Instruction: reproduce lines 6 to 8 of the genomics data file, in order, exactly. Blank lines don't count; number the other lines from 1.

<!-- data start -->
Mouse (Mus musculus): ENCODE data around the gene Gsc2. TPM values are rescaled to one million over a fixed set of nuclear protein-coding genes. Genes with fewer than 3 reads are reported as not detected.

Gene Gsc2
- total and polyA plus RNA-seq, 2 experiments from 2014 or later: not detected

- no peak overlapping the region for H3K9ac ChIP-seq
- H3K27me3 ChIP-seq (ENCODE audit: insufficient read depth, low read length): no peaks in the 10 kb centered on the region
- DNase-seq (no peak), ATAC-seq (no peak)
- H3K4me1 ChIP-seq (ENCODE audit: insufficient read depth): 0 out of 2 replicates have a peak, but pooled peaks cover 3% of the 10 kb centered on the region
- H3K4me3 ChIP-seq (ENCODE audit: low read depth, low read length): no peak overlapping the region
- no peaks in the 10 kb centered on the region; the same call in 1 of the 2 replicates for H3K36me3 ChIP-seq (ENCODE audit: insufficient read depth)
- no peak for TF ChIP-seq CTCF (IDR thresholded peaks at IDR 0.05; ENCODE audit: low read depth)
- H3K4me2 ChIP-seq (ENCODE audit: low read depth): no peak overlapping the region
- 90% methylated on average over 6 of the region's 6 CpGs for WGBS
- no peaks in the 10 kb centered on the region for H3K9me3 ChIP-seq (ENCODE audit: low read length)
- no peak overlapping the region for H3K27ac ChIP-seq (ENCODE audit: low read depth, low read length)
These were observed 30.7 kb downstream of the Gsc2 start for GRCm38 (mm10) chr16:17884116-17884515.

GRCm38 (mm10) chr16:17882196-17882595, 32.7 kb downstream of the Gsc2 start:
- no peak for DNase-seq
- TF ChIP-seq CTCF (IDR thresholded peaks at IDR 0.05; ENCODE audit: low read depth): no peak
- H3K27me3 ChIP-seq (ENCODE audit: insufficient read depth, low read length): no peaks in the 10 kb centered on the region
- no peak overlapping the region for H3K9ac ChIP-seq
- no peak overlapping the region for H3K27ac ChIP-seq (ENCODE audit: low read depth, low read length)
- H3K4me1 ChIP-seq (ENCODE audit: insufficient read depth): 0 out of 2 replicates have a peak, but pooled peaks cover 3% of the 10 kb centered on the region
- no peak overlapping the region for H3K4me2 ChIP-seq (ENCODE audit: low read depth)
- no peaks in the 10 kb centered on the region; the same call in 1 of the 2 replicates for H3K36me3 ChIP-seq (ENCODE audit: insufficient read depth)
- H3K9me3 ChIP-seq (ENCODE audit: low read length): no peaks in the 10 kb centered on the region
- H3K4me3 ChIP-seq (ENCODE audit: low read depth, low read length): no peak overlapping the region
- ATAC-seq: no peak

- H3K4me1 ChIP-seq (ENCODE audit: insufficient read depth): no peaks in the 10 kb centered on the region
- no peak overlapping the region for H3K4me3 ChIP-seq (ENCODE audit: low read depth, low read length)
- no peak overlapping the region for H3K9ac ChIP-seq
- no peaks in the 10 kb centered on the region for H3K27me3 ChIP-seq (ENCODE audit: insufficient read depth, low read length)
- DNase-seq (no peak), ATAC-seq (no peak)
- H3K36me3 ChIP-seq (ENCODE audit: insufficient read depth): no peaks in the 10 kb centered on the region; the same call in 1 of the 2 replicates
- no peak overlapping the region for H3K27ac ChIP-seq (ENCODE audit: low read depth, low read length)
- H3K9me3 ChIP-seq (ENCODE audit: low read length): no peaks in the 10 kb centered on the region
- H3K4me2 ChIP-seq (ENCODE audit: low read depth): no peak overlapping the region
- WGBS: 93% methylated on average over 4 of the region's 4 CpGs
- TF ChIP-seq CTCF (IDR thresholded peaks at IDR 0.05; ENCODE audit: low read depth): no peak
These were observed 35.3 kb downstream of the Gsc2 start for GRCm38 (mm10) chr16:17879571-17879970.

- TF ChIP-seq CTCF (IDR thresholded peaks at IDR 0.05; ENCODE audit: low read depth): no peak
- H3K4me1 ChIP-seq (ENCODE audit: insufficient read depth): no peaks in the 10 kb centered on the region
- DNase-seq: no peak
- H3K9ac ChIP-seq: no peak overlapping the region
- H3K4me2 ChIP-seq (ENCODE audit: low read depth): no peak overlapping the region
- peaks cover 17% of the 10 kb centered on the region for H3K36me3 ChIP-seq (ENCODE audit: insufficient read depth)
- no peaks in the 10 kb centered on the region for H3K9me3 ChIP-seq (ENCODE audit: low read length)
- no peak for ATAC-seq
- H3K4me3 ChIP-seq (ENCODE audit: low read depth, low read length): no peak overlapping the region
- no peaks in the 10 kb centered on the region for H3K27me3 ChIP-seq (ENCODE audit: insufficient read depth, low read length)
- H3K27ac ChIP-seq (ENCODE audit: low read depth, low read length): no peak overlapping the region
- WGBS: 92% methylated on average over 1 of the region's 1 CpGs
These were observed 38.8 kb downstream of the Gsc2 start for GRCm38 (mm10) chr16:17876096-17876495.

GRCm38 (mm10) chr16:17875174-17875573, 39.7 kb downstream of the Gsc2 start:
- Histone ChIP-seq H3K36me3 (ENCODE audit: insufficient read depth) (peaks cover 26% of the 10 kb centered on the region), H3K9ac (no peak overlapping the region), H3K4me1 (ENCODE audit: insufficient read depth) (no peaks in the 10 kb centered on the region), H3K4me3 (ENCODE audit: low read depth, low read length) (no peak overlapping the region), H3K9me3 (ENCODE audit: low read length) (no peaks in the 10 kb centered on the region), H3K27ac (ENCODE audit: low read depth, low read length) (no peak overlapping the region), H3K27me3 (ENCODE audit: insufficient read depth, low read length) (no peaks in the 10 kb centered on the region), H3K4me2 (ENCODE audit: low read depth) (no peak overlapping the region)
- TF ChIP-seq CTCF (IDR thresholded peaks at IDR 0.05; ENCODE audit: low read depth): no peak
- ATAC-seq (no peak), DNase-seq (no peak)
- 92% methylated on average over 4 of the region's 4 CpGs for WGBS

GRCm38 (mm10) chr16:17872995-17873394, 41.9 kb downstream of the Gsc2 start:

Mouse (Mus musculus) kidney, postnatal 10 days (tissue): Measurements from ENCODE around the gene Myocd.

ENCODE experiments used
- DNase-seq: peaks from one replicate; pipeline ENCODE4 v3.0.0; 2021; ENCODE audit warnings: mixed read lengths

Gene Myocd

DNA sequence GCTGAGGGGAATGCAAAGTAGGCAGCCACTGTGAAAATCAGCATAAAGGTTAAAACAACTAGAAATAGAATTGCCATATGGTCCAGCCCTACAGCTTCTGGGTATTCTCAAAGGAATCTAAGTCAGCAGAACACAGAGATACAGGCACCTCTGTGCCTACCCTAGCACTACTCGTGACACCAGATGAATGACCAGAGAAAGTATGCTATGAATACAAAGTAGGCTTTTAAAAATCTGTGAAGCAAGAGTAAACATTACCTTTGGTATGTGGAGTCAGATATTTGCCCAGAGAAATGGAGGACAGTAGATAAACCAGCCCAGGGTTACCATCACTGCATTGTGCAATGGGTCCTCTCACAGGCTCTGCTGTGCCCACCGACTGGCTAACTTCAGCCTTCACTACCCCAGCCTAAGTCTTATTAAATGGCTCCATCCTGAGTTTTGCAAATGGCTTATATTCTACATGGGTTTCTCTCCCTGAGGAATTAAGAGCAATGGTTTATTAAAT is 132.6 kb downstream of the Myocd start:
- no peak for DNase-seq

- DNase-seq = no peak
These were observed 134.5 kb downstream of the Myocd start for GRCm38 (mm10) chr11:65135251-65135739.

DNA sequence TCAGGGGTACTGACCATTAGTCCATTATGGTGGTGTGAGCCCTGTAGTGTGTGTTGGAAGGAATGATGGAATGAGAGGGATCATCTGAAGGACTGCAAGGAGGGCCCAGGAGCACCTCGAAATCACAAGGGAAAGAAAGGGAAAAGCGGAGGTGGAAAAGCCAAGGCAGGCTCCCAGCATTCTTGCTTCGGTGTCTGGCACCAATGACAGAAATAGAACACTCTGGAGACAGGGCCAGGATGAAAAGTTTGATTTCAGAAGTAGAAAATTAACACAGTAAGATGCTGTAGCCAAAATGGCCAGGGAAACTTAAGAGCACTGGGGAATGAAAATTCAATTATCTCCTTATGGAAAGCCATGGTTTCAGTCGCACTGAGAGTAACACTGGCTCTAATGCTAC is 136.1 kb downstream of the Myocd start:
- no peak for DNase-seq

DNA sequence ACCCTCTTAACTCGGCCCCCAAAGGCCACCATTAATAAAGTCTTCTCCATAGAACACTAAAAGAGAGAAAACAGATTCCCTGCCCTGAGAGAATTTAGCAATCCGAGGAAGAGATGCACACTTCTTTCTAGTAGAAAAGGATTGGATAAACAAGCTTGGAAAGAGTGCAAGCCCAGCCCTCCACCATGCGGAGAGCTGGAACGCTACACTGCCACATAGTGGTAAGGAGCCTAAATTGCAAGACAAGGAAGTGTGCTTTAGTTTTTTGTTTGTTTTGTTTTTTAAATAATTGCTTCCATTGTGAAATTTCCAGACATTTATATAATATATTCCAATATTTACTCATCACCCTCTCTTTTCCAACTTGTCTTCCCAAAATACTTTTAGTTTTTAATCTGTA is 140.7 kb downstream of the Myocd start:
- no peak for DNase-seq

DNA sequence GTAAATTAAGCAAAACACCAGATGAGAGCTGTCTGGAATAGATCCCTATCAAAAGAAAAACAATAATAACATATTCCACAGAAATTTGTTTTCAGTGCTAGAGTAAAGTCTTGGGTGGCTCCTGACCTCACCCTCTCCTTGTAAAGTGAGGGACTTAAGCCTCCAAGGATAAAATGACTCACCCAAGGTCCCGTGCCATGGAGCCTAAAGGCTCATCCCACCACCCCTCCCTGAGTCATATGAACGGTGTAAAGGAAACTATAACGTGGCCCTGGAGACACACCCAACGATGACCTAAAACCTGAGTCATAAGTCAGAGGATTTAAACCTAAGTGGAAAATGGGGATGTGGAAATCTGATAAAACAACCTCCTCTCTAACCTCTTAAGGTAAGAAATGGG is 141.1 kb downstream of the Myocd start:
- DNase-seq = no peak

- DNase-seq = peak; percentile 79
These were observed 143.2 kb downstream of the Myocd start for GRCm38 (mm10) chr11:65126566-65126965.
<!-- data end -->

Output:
- DNase-seq (no peak), ATAC-seq (no peak)
- H3K4me1 ChIP-seq (ENCODE audit: insufficient read depth): 0 out of 2 replicates have a peak, but pooled peaks cover 3% of the 10 kb centered on the region
- H3K4me3 ChIP-seq (ENCODE audit: low read depth, low read length): no peak overlapping the region